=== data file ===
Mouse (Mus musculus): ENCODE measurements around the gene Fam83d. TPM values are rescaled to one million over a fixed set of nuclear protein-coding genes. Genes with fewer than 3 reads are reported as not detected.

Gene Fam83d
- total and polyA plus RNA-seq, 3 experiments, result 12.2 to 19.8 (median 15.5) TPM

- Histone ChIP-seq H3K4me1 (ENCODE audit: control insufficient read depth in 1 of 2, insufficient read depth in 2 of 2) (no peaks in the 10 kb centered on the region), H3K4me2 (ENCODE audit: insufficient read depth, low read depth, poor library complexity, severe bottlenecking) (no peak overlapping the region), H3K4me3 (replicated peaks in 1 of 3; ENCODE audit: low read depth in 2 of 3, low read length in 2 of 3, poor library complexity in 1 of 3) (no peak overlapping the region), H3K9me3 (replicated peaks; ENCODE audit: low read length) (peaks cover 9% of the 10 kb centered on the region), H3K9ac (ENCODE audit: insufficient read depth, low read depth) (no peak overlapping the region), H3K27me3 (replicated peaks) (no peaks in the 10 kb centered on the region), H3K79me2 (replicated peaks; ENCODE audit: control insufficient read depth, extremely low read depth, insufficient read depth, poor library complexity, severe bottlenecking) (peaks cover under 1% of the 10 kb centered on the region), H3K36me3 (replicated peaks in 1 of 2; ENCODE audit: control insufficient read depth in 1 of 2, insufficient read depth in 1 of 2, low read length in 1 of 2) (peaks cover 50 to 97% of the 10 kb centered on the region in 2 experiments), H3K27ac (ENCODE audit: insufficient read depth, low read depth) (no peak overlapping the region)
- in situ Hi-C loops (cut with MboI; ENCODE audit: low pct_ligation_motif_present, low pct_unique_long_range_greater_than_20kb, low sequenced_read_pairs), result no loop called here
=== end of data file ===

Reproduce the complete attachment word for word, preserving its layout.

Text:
Mouse (Mus musculus): ENCODE measurements around the gene Fam83d. TPM values are rescaled to one million over a fixed set of nuclear protein-coding genes. Genes with fewer than 3 reads are reported as not detected.

Gene Fam83d
- total and polyA plus RNA-seq, 3 experiments, result 12.2 to 19.8 (median 15.5) TPM

- Histone ChIP-seq H3K4me1 (ENCODE audit: control insufficient read depth in 1 of 2, insufficient read depth in 2 of 2) (no peaks in the 10 kb centered on the region), H3K4me2 (ENCODE audit: insufficient read depth, low read depth, poor library complexity, severe bottlenecking) (no peak overlapping the region), H3K4me3 (replicated peaks in 1 of 3; ENCODE audit: low read depth in 2 of 3, low read length in 2 of 3, poor library complexity in 1 of 3) (no peak overlapping the region), H3K9me3 (replicated peaks; ENCODE audit: low read length) (peaks cover 9% of the 10 kb centered on the region), H3K9ac (ENCODE audit: insufficient read depth, low read depth) (no peak overlapping the region), H3K27me3 (replicated peaks) (no peaks in the 10 kb centered on the region), H3K79me2 (replicated peaks; ENCODE audit: control insufficient read depth, extremely low read depth, insufficient read depth, poor library complexity, severe bottlenecking) (peaks cover under 1% of the 10 kb centered on the region), H3K36me3 (replicated peaks in 1 of 2; ENCODE audit: control insufficient read depth in 1 of 2, insufficient read depth in 1 of 2, low read length in 1 of 2) (peaks cover 50 to 97% of the 10 kb centered on the region in 2 experiments), H3K27ac (ENCODE audit: insufficient read depth, low read depth) (no peak overlapping the region)
- in situ Hi-C loops (cut with MboI; ENCODE audit: low pct_ligation_motif_present, low pct_unique_long_range_greater_than_20kb, low sequenced_read_pairs), result no loop called here